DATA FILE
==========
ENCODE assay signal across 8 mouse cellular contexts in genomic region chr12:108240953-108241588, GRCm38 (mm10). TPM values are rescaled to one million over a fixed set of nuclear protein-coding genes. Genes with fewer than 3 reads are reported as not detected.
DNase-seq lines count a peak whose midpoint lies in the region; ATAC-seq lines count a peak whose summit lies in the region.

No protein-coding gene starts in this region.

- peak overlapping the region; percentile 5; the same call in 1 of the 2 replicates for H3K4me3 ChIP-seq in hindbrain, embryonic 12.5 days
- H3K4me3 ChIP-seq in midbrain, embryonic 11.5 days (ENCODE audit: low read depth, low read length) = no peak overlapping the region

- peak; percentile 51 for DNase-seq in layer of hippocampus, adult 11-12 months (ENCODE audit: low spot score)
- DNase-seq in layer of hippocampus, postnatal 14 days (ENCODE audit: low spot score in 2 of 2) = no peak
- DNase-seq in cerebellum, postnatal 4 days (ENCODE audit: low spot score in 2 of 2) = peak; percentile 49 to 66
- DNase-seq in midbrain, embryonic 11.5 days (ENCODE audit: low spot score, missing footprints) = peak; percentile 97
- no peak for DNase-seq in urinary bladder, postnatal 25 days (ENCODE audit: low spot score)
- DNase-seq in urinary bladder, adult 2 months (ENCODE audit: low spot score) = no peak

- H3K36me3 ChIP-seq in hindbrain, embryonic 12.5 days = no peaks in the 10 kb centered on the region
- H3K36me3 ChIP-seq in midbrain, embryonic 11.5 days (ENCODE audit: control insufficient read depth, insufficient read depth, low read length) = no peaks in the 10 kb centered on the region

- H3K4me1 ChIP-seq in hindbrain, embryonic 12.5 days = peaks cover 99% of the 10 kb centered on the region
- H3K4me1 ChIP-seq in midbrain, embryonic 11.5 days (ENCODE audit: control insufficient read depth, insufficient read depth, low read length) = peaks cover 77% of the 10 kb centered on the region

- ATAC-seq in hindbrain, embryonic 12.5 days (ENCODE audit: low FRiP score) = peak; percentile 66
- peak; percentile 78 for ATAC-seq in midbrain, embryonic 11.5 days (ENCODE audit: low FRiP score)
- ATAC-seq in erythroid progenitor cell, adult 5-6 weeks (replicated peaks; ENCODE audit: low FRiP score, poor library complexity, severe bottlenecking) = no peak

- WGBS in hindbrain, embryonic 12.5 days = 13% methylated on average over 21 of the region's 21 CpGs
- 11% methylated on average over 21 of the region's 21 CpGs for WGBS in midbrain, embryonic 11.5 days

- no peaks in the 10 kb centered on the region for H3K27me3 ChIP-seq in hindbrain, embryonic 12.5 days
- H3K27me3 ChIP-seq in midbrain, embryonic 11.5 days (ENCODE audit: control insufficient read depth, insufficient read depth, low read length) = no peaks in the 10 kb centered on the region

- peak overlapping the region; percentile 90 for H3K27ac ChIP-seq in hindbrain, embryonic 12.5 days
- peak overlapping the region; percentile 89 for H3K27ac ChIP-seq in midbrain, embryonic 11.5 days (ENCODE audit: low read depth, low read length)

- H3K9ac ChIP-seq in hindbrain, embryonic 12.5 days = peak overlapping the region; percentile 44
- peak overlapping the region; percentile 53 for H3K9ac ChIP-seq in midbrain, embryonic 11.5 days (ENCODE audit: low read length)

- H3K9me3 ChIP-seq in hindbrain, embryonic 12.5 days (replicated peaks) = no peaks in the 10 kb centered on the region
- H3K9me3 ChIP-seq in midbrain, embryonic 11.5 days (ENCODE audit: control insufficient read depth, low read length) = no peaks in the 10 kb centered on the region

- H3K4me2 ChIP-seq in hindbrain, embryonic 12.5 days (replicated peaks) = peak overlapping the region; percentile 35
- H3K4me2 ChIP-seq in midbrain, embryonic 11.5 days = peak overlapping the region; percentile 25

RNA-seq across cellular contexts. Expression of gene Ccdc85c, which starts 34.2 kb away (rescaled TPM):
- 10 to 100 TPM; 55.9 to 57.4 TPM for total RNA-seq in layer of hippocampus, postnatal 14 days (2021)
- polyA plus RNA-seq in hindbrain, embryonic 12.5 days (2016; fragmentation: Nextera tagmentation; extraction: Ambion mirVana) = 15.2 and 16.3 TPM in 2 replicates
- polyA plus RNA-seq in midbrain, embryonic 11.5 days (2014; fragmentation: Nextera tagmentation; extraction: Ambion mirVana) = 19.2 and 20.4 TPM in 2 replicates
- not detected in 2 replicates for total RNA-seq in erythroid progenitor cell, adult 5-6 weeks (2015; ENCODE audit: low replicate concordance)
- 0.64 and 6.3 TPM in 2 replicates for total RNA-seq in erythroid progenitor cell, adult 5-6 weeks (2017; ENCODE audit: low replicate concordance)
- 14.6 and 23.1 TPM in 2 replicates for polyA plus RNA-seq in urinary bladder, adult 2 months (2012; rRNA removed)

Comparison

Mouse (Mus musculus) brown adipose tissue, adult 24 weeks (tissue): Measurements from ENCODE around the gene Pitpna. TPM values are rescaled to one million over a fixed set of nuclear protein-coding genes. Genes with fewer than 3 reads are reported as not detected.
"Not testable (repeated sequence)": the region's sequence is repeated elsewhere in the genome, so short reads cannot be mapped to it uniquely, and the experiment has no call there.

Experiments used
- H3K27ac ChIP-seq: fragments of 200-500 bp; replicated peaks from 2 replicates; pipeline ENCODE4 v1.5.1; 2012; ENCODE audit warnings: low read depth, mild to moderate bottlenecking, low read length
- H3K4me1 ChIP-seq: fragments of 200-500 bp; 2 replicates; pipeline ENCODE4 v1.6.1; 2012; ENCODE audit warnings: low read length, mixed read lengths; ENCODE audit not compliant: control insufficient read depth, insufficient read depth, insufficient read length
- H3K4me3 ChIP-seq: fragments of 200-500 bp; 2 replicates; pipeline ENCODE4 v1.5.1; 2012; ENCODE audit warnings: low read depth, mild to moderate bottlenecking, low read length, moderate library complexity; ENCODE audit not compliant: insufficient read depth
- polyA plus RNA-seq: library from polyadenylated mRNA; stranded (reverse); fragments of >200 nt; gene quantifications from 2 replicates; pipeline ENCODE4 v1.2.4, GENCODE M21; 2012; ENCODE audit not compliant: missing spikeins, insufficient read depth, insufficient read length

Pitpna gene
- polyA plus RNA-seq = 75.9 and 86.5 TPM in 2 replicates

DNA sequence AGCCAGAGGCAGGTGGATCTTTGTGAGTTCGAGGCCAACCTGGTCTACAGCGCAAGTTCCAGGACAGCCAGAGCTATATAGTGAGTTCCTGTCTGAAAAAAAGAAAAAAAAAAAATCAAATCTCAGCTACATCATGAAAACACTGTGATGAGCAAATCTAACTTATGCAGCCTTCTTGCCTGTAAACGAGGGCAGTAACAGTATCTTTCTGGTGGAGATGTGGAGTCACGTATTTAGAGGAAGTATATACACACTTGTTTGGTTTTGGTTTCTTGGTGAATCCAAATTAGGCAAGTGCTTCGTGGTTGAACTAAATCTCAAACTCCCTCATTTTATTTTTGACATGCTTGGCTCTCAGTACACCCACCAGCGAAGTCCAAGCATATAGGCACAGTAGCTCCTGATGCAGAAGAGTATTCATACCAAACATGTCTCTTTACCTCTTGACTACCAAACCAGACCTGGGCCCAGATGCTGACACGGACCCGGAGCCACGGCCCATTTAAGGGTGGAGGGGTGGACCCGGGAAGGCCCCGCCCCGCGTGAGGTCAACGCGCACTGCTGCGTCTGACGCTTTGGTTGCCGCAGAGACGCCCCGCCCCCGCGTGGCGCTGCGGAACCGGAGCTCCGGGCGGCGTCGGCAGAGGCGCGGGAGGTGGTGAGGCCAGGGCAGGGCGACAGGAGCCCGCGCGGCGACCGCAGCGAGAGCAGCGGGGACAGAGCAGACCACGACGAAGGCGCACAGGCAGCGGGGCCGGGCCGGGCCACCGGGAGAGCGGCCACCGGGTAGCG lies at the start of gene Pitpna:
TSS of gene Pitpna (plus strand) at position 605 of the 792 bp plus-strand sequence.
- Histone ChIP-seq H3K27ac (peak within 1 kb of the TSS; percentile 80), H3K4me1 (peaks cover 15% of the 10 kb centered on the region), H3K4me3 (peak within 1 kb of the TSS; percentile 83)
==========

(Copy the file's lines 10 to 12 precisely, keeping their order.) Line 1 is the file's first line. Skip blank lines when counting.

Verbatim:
- no peak for DNase-seq in urinary bladder, postnatal 25 days (ENCODE audit: low spot score)
- DNase-seq in urinary bladder, adult 2 months (ENCODE audit: low spot score) = no peak

- H3K36me3 ChIP-seq in hindbrain, embryonic 12.5 days = no peaks in the 10 kb centered on the region